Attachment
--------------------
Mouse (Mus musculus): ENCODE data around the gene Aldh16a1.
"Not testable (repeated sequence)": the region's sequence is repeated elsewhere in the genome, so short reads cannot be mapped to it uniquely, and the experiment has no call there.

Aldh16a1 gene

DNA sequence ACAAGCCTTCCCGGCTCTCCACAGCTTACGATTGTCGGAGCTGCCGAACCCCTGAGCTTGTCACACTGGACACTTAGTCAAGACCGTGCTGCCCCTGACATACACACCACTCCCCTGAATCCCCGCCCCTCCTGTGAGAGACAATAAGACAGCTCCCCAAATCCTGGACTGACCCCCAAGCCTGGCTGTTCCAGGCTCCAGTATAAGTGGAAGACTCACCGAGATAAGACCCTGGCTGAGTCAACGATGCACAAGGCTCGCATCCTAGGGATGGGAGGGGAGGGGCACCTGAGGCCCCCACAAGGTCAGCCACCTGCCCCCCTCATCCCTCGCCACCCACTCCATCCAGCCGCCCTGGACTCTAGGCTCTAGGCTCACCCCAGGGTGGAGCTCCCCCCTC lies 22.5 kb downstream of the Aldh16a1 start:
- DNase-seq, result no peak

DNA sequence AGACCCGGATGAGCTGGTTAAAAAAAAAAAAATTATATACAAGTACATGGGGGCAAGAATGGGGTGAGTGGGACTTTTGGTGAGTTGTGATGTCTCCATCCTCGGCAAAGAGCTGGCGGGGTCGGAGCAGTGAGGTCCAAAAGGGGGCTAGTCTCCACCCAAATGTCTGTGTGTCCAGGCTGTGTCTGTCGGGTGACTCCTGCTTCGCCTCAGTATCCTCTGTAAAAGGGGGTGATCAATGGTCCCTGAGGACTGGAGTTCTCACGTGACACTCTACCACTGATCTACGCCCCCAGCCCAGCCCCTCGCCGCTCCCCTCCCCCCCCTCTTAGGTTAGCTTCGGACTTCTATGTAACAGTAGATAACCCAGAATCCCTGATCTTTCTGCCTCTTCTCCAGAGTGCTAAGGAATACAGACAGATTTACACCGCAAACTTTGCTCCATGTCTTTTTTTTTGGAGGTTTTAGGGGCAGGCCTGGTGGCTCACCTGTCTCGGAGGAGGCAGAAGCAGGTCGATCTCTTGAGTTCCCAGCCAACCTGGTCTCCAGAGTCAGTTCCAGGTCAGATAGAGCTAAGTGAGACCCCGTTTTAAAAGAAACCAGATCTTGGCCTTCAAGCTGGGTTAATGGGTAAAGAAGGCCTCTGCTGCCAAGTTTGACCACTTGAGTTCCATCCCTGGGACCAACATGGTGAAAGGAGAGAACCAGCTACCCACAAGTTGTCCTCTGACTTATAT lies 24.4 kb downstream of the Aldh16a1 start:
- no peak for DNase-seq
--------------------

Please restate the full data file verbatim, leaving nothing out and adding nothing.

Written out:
Mouse (Mus musculus): ENCODE data around the gene Aldh16a1.
"Not testable (repeated sequence)": the region's sequence is repeated elsewhere in the genome, so short reads cannot be mapped to it uniquely, and the experiment has no call there.

Aldh16a1 gene

DNA sequence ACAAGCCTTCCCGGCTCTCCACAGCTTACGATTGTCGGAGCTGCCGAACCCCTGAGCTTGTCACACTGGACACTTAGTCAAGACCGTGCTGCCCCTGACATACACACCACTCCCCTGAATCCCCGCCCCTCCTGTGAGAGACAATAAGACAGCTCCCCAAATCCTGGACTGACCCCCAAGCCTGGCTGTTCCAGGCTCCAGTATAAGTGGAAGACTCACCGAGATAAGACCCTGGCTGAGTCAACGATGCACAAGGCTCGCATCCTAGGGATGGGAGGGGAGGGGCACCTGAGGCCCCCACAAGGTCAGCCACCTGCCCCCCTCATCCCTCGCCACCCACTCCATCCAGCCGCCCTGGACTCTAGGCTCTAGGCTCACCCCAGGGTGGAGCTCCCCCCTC lies 22.5 kb downstream of the Aldh16a1 start:
- DNase-seq, result no peak

DNA sequence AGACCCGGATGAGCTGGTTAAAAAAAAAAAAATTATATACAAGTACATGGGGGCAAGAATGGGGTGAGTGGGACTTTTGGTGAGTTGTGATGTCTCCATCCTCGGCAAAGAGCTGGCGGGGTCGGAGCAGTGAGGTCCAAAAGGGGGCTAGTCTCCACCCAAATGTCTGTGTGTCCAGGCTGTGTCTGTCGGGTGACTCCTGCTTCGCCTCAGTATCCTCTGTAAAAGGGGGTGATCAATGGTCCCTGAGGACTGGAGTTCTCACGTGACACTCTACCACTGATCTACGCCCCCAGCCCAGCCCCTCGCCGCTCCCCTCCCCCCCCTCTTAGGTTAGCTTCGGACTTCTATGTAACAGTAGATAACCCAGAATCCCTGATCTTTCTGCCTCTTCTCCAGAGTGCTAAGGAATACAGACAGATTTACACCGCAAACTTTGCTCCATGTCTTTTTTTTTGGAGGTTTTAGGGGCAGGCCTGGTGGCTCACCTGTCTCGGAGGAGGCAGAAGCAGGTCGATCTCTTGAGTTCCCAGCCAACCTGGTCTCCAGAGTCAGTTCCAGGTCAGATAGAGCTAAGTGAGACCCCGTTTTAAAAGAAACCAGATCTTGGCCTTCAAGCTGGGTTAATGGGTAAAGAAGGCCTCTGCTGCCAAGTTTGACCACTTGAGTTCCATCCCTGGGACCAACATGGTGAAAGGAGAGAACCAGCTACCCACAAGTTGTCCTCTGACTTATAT lies 24.4 kb downstream of the Aldh16a1 start:
- no peak for DNase-seq